Courgette and Ricotta Rolls with Red Pepper Coulis and Basil Oil

These courgette and ricotta rolls make beautiful canapés on their own but can also be turned into a stylish vegetarian starter with the addition of a tasty sauce.

I made them as one course in a 5 course vegetarian feast for friends so the portions are quite small – feel free to scale them up if you are hungry.

The recipe might look a bit fiddly at first glance but it is really quite straight forward.  You could speed things up by buying ready roasted and peeled peppers and by using pesto instead of basil oil.


Serves 4

For the Courgette Rolls

3 small Courgettes

3-4 tbsp Olive Oil

3-4 tbsp White Balsamic Vinegar

250g Ricotta

Grated zest and juice of 1 Lemon

A handful of fresh Basil Leaves

50g Pine Nuts

For the Red Pepper Coulis

2 Red Peppers

2 tbsp Olive Oil

For the Basil Oil

A handful of fresh Basil Leaves

2 tbsp Olive Oil


Pre-heat the oven to 200°C / 400°F / Gas Mark 6

For the Red Pepper Coulis (can be made in advance)

Put the whole peppers on a lightly oiled baking sheet and roast in the hot oven for around 40 minutes until soft and beginning to collapse. The skin should be a little charred in places. Place the hot peppers into a glass bowl and cover tightly with cling film. Let them gently steam in their own heat and then leave until cool. This steaming process helps to loosen the skin.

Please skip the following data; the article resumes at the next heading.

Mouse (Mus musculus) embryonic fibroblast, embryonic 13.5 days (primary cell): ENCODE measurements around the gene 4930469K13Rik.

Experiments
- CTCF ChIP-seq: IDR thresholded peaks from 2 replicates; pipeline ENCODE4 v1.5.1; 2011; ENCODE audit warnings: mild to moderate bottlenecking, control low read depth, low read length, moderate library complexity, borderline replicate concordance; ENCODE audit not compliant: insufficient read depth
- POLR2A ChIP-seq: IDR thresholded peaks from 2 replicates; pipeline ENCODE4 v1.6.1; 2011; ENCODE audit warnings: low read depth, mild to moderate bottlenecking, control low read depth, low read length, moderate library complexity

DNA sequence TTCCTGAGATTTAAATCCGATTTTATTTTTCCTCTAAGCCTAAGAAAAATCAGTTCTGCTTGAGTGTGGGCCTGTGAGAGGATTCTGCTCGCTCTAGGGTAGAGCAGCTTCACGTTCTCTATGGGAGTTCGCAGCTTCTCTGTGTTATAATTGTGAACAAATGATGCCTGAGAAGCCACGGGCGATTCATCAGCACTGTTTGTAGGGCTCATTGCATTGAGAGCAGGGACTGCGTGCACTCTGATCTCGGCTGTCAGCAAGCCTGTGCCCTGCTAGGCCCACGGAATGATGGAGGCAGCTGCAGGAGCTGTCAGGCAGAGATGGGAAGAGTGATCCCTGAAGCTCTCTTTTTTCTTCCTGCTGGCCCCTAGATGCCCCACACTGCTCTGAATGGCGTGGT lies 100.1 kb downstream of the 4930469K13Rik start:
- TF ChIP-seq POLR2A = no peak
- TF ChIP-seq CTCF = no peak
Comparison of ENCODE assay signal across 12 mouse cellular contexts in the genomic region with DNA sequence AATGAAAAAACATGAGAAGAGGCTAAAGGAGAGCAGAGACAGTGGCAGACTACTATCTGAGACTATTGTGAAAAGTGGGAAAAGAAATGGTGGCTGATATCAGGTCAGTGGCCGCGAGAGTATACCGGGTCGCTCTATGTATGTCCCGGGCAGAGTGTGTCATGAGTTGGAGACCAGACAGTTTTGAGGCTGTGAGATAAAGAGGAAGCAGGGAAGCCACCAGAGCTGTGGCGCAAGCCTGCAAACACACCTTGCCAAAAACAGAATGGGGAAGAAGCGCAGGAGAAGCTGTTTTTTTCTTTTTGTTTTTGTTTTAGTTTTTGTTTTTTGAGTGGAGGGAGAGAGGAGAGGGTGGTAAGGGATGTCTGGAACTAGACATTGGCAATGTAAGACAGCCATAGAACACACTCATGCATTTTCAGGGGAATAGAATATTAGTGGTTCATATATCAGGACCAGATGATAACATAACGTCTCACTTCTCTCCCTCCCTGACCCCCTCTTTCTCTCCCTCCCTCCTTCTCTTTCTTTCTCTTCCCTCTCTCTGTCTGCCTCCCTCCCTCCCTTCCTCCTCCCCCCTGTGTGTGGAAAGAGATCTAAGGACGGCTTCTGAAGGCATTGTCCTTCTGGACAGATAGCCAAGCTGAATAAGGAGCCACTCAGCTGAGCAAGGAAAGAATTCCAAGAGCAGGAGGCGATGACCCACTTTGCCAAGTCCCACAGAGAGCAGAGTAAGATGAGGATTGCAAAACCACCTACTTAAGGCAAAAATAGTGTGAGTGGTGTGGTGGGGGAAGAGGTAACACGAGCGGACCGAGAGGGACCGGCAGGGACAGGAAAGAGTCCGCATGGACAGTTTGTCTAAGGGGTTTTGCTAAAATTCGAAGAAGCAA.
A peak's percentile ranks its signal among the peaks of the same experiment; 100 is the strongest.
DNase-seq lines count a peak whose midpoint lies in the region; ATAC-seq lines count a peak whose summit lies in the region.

Remove the peppers and cut each one in half. Remove the stalk and seeds (wiping with kitchen paper helps – don’t be tempted to rinse them as you will lose flavour).

Peel off the skin – this may require a little patience but it’s worth it. Blitz the peppers in a food processor or with a stick blender until smooth. Push the puree through a sieve to ensure that it is really smooth. Season with salt and pepper and blitz again with one tablespoon of the olive oil.

NB If you don’t want to go to the trouble of roasting your own peppers you can buy ready roasted, skinned peppers in jars. Just blend with a little olive oil.

For the Courgette Rolls

Trim the ends of the courgettes and cut them in half, lengthways. Use a vegetable peeler to slice long ribbons of courgette from the cut surfaces. You will need 12 ribbons in total (2 from each half). Save the rest of the courgette for soup or stock.

Pour the olive oil and balsamic vinegar into a large, flat dish and whisk to combine. Add the courgette strips in a single layer; make sure both sides of each strip are coated in the dressing then cover and leave to marinate in the fridge.